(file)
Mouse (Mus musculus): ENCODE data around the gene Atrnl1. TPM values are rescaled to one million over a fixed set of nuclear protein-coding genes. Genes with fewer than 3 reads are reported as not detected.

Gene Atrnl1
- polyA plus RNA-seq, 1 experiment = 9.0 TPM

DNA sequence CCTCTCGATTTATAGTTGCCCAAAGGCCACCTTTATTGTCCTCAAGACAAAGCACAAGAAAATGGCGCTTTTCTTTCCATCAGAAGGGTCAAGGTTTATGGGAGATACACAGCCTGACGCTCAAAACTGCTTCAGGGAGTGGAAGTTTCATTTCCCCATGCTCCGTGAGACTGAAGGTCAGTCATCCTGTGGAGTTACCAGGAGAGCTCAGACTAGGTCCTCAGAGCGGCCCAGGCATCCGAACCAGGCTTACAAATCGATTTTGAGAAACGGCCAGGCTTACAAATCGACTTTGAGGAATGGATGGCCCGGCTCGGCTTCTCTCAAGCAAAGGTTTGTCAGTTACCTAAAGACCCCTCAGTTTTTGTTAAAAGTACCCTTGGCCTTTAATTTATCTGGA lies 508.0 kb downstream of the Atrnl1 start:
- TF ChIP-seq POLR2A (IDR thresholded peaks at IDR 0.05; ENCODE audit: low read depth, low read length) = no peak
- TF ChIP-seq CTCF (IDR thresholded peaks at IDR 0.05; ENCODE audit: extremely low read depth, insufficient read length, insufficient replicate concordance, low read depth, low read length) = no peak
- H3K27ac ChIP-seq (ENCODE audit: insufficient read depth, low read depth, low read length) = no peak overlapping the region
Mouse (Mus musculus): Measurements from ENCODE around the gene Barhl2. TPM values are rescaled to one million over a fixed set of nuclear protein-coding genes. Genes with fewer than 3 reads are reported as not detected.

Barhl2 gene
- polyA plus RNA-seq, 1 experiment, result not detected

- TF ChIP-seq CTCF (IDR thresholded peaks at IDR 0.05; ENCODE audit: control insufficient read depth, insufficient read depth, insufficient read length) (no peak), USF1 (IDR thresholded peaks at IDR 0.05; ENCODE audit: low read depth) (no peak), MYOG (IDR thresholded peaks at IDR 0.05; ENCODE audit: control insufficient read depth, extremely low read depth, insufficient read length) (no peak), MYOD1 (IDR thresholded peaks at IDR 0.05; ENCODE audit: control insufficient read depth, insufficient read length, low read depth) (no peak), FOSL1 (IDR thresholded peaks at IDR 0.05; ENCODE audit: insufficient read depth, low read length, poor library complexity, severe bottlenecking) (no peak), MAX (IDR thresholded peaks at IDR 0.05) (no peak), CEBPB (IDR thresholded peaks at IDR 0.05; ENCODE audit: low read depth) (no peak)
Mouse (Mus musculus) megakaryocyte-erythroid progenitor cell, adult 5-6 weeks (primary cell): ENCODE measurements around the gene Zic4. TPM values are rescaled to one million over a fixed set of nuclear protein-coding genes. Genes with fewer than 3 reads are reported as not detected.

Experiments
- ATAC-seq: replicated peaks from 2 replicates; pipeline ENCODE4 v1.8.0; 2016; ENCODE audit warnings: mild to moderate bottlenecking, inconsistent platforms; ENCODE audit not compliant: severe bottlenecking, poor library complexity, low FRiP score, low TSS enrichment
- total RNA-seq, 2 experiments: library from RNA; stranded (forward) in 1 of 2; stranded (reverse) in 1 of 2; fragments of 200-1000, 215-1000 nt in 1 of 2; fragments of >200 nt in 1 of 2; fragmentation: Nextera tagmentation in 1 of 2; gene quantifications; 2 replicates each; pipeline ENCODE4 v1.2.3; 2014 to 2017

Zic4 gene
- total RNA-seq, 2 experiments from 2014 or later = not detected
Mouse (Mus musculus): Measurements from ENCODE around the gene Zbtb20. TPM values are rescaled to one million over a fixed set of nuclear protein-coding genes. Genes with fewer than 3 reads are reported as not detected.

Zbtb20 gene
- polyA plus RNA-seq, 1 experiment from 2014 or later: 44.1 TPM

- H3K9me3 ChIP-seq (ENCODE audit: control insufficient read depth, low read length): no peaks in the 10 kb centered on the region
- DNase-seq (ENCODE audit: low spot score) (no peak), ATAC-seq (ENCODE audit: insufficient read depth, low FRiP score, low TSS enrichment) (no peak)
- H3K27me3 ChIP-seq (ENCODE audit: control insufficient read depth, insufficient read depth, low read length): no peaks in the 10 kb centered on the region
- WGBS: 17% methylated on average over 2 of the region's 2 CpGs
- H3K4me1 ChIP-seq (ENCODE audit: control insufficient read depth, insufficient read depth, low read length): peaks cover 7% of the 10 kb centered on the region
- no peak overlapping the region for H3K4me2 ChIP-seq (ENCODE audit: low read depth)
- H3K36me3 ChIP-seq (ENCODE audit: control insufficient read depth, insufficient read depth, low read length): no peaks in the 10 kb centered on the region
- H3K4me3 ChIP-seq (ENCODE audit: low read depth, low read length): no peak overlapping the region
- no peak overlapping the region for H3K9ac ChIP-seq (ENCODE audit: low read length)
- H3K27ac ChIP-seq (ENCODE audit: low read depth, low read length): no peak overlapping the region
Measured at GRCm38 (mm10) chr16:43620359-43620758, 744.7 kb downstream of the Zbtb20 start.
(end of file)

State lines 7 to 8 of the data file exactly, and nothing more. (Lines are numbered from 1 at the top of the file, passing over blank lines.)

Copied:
- H3K27ac ChIP-seq (ENCODE audit: insufficient read depth, low read depth, low read length) = no peak overlapping the region
Mouse (Mus musculus): Measurements from ENCODE around the gene Barhl2. TPM values are rescaled to one million over a fixed set of nuclear protein-coding genes. Genes with fewer than 3 reads are reported as not detected.